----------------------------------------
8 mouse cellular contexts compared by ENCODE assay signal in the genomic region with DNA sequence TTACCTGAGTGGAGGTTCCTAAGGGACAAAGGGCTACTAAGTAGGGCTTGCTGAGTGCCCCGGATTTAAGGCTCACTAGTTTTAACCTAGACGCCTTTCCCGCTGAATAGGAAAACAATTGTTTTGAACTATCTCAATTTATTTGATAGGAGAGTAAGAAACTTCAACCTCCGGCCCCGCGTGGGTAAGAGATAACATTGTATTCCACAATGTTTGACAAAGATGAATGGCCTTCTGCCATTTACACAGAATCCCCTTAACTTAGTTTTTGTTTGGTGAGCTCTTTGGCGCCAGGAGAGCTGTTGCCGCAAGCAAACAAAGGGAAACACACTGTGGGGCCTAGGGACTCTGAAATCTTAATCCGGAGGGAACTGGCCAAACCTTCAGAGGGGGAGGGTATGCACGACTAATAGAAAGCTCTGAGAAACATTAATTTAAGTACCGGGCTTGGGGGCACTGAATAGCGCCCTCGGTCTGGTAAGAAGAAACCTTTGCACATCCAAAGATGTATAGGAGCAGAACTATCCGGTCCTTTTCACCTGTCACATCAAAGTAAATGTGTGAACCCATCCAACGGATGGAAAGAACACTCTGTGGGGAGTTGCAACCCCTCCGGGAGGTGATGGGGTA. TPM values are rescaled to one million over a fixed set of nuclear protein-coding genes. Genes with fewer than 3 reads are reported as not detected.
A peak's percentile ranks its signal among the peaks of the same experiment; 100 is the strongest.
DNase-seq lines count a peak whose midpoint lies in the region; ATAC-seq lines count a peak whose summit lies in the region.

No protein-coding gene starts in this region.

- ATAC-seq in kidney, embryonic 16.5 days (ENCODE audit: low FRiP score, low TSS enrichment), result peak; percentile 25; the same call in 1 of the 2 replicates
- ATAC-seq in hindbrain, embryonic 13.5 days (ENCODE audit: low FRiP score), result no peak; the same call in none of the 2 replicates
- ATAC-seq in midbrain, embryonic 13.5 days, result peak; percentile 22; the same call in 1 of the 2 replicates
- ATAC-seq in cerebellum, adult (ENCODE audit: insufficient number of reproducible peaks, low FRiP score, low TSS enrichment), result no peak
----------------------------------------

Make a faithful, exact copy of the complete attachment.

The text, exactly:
8 mouse cellular contexts compared by ENCODE assay signal in the genomic region with DNA sequence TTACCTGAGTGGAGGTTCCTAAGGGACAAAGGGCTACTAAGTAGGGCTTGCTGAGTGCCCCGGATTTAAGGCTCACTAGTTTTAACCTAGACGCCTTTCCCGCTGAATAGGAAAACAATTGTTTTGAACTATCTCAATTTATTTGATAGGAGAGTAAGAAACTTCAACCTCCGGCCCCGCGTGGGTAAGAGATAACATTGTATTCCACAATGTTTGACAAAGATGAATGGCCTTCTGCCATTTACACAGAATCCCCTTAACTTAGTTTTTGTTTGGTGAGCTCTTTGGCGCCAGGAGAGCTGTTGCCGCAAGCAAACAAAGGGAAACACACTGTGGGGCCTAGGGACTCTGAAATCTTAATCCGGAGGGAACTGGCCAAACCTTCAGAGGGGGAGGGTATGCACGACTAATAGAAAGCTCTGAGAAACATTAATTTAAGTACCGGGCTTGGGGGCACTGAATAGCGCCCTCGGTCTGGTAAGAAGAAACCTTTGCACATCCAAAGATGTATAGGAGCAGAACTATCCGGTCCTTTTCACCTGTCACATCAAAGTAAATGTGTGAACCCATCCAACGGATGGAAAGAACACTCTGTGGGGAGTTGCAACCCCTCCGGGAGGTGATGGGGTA. TPM values are rescaled to one million over a fixed set of nuclear protein-coding genes. Genes with fewer than 3 reads are reported as not detected.
A peak's percentile ranks its signal among the peaks of the same experiment; 100 is the strongest.
DNase-seq lines count a peak whose midpoint lies in the region; ATAC-seq lines count a peak whose summit lies in the region.

No protein-coding gene starts in this region.

- ATAC-seq in kidney, embryonic 16.5 days (ENCODE audit: low FRiP score, low TSS enrichment), result peak; percentile 25; the same call in 1 of the 2 replicates
- ATAC-seq in hindbrain, embryonic 13.5 days (ENCODE audit: low FRiP score), result no peak; the same call in none of the 2 replicates
- ATAC-seq in midbrain, embryonic 13.5 days, result peak; percentile 22; the same call in 1 of the 2 replicates
- ATAC-seq in cerebellum, adult (ENCODE audit: insufficient number of reproducible peaks, low FRiP score, low TSS enrichment), result no peak